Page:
What’s interesting about an adaptation is you have the objectivity. You read that person’s novel, and you’re reading it clean. You’re able to record on your first reading what your responses are at any given stage. I always do this thing where I’ll find exactly the halfway point, and I will also find a quarter of the way through, and three-quarters, and I’ll mark the pages. When I’m reading it, I’ll stop when I’m a quarter of the way through, and write down what I think is going to happen, what are the dramatic hits, and what am I waiting for. I’ll do that at each stage because you never get back your first read. You have to retain that freshness, I believe. And I come back to what I wrote down in that first read, time and time again. You become too close to it very quickly, so I find it a valuable thing to always hold onto the freshness of that first read and remember what were you responding to. I refer to it all the time.
Then I step away from the book, and write down, from memory, what the story is because I think it’s very useful to see what you retain and the way the brain simplifies and regurgitates that. What you often find is the bits you leave out are the ones you’ll leave out by choice in the adaptation because they’re narrative points you don’t need.
In adapting The White Queen, Emma had a much larger task than simply turning one story into a television mini series. This epic tale required a detailed, complicated dissection. Undaunted by the Herculean task ahead of her, Emma found the narrative she needed to tell a well-crafted story.
‘The White Queen’ was an adaptation of three different novels in a series by Philippa Gregory. ‘The White Queen’ was just the story of Elizabeth Woodville, who becomes the queen of England. The next novel is ‘The Red Queen,’ which is the story of Margaret Beaufort, who is the mother of Henry Tudor. We didn’t use the third book, which was about Elizabeth’s mother. The fourth book in the series, ‘The Kingmaker’s Daughter,’ is about Ann Neville, who becomes Richard III’s wife and queen. In novel form, each is just from the point of view of one character. They’re an absolute first person narrative. You never step outside of the point of view of that character. So obviously, for TV show, that’s not ideal, as it could be thin narratively, and with nothing to cut away to, it becomes hard work for an audience to watch.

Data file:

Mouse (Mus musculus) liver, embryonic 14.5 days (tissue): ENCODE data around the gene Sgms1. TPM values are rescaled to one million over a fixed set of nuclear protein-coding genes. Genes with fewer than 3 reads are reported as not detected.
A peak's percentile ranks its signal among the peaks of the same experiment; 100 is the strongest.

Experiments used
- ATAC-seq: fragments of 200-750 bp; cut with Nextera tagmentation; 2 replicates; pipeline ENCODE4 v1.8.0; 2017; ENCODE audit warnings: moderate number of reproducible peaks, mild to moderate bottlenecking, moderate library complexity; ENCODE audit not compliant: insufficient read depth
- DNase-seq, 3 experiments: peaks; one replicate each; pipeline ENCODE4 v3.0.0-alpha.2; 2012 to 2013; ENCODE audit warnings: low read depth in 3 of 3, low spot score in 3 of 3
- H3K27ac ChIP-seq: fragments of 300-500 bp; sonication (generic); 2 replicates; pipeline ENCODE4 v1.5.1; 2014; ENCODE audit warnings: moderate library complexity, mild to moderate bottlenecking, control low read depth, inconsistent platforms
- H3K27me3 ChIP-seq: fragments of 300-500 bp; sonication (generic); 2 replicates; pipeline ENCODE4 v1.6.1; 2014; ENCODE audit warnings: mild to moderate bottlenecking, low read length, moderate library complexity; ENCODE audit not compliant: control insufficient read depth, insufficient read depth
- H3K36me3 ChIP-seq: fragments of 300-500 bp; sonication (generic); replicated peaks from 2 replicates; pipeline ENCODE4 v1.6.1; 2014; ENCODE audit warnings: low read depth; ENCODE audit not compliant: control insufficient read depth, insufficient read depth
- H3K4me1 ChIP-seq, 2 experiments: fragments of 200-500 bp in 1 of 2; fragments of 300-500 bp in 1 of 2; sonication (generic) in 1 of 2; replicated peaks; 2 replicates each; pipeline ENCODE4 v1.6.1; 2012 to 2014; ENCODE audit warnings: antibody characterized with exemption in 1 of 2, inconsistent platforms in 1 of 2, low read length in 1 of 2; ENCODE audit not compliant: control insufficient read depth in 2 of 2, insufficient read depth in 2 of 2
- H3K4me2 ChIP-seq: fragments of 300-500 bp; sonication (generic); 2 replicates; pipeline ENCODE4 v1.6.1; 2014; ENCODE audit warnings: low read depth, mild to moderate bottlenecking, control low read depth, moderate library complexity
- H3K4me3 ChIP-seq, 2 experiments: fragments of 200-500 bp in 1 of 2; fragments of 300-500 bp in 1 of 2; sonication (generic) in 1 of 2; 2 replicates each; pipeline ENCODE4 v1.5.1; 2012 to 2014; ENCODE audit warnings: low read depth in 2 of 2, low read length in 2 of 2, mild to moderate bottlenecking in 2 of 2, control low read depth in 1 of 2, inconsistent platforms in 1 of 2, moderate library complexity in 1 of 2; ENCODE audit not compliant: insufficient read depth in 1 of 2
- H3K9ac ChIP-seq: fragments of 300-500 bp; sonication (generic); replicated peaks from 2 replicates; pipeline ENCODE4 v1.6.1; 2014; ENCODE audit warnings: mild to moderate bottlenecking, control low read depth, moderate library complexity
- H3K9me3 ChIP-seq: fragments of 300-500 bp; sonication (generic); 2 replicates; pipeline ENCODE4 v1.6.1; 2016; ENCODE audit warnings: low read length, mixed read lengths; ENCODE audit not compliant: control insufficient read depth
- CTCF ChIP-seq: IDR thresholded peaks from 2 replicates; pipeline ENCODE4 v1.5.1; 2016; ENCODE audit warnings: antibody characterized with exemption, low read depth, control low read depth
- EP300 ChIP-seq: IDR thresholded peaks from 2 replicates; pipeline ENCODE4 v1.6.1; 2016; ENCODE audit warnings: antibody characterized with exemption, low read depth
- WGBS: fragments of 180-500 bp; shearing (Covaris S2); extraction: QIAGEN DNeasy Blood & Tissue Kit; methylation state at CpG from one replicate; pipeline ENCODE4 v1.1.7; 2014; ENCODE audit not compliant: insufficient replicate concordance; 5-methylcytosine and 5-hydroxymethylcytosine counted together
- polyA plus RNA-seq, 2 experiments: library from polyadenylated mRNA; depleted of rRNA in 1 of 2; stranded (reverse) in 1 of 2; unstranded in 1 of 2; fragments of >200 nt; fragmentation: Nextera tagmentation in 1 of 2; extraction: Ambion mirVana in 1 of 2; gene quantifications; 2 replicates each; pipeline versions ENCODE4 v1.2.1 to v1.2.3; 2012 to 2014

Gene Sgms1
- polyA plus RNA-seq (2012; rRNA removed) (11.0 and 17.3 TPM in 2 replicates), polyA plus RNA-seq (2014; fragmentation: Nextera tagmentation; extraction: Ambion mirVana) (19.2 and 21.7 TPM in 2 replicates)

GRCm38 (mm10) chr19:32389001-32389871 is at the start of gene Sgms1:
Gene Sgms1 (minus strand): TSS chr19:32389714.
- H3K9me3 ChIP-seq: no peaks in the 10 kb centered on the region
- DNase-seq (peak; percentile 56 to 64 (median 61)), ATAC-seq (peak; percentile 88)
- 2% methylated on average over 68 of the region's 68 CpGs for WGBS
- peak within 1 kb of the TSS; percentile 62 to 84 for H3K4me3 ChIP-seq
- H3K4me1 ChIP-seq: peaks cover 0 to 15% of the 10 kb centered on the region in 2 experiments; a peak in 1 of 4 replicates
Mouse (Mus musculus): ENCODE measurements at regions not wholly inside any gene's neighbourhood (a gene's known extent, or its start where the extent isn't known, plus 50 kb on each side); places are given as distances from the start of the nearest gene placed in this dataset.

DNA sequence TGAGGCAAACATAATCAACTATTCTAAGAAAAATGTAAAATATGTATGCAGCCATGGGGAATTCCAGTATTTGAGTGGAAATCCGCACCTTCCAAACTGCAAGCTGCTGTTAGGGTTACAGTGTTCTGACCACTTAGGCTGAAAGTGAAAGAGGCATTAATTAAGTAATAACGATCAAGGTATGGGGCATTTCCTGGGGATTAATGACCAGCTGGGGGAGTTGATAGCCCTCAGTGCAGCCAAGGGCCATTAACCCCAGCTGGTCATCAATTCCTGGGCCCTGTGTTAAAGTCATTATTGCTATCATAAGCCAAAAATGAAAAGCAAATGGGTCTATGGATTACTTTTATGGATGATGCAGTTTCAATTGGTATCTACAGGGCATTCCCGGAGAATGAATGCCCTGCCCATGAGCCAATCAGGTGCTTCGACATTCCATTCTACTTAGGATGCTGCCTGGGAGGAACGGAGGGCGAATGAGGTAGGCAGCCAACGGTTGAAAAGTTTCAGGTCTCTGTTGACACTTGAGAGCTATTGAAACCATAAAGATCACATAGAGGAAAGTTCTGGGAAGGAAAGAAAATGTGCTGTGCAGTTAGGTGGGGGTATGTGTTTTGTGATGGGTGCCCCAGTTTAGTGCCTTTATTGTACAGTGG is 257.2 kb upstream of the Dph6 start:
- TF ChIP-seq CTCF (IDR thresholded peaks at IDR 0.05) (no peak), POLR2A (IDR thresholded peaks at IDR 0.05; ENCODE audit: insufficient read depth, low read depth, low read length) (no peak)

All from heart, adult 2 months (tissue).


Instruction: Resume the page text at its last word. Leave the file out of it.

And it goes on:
In order to tell the story fully, we needed to have the three different points of view. They can’t all be the central protagonist because they each think the other is wrong. They each think they should be queen and the other one shouldn’t be. You immediately hit this collision of having to work out how do you combine three novels, three very distinct points of view, that indeed work as novels, but as soon as you try to blend them into one coherent narrative, they can’t all be the heroine, so you have to make a decision, otherwise you’ll push the audience out, whereas what you want the audience to do is very strongly root for one character. One of first things I did was choose Elizabeth Woodville as the protagonist, Margaret Beaufort was clearly the antagonist and Ann Neville as a shape shifter of sorts, the pawn who is caught between them, who has to reinvent herself endlessly. She flows like water. She flows around the other shapes other people make and has to fit in the space that’s left.
As she described the project, I couldn’t help but be envious of that kind of challenge. Call me crazy, but nothing excites me more than wrangling a coherent, compelling story out of complex source material. But the truth is, many writers would be intimidated. Not Emma. Not by a long shot.
It was one hell of a challenge, I have to say. One is trying to always retain what works about the novels and retain the flavor of those novels that the readers loved so much. The books are so clearly a single point of view, yet we had to do something different. It’s one of my greatest pleasures and points of pride that there isn’t a single fan of the books that I can find who doesn’t like the series. That’s a point of real personal pride for me that we achieved that.
That achievement is impressive, especially if a reader had already attached themselves to one of the other queens. But Emma was confident of their choice and of a loyal reader’s ability to welcome their artistic decision.